There is an earnestness here. A human-centered vision of advancement that makes for complicated reading because Liu can bounce so quickly (so oddly, so sharply on occasion) back and forth between emotionless recitation of scientific facts and pure living drama that his stories tie the two things together in ways that few other writers can manage. His stories offer you a shiny new thing (a mining technology, eternal life, a complicated treatise on modern electronic warfare) and then ask you to consider who created it, and how, and why, and what it cost. He offers a father and a son and asks what hardship, what love, must’ve existed before the shiny new thing came to be? In half the stories in this new collection, he centers humans among the whirring, blinking gizmos of sci-fi and questions what price his humans are willing to pay. In the other half, he gives us aliens, unknowable and strange, playing stars and offering poetry, and asks us how humanity might react.
And in this balance — in its studied lack of irony, its simplicity, its lack of stepped-back post-modernism — To Hold Up The Sky gives us a window that looks out over a different sci-fi landscape than we’ve seen in decades. Because science fiction was like this once upon a time: strange and alien, liberated, trope-less, exuberant, young. It operated without maps or guiding principles, got lost, found its way, moved on. Before genre factionalism and the days of grim-dark apocalyptica, before Federations and Empires, before the calcification of semiotics, there was the simplest of questions: What would happen if…?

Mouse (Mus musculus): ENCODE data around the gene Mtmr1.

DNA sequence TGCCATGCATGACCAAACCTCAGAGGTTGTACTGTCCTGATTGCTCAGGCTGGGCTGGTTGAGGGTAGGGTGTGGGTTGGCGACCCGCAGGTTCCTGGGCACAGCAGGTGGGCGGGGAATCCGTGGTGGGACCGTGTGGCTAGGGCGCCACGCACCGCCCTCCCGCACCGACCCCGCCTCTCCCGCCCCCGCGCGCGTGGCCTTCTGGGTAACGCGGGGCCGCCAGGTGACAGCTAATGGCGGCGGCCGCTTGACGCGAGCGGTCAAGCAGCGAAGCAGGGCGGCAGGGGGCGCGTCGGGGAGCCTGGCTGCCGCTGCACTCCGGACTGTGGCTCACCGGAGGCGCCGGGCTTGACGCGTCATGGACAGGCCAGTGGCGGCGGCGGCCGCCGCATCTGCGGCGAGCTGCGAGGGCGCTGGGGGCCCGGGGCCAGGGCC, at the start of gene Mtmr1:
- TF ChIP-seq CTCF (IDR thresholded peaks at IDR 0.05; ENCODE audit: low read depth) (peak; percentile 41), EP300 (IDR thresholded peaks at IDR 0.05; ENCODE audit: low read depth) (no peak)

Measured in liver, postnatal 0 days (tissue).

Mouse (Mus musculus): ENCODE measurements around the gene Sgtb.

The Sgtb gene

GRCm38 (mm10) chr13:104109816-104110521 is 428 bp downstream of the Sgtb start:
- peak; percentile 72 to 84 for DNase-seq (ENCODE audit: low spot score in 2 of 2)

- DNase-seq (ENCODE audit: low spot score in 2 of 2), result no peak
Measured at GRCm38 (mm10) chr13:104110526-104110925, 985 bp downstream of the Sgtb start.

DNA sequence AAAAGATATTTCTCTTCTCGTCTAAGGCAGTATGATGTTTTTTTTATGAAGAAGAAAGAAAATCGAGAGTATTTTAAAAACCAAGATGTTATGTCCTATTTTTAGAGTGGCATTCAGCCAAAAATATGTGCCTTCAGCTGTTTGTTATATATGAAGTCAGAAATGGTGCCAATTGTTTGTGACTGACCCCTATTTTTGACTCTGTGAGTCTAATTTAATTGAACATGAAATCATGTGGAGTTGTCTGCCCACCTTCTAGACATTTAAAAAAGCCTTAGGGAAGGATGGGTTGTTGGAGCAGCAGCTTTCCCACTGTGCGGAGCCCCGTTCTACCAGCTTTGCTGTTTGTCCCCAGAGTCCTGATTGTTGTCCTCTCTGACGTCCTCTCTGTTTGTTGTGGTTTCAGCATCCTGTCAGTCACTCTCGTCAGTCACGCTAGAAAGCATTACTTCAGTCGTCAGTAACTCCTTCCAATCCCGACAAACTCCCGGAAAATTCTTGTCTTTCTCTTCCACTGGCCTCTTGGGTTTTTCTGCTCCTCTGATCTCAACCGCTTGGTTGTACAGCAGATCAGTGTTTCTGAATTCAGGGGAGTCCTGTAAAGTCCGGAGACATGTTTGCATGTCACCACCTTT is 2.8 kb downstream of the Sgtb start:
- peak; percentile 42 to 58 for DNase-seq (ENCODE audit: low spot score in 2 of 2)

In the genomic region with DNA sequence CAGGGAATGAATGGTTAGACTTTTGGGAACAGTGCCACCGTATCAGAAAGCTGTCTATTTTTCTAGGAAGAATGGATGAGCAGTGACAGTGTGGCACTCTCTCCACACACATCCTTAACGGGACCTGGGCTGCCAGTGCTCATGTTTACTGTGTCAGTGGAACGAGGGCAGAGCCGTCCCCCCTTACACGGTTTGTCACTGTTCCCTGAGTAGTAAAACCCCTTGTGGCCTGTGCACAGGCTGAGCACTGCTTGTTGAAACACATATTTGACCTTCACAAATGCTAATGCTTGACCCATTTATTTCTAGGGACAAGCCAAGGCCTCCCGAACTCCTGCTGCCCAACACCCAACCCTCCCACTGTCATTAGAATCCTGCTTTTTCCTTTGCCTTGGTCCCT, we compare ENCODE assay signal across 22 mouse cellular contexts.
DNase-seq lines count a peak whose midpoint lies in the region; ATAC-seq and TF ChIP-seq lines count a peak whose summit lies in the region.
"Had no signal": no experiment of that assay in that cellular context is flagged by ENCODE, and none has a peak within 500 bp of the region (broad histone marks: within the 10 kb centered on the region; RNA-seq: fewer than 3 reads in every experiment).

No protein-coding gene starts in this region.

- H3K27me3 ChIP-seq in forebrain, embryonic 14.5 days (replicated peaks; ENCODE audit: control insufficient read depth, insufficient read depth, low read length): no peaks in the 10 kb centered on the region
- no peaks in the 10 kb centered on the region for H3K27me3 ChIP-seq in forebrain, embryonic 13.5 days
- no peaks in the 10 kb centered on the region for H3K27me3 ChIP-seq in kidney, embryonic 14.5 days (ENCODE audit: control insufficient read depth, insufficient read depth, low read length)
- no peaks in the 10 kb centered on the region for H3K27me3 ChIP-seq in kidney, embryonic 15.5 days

To Hold Up The Sky reminds me of those days. Of science fiction without guile, without snark, without ironic disaffection and all its exhausting modern baggage. It just asks what would happen? Waits for someone to answer. And then it asks again.
Jason Sheehan knows stuff about food, video games, books and Starblazers. He is currently the restaurant critic at Philadelphia magazine, but when no one is looking, he spends his time writing books about giant robots and ray guns. Tales From the Radiation Age is his latest book.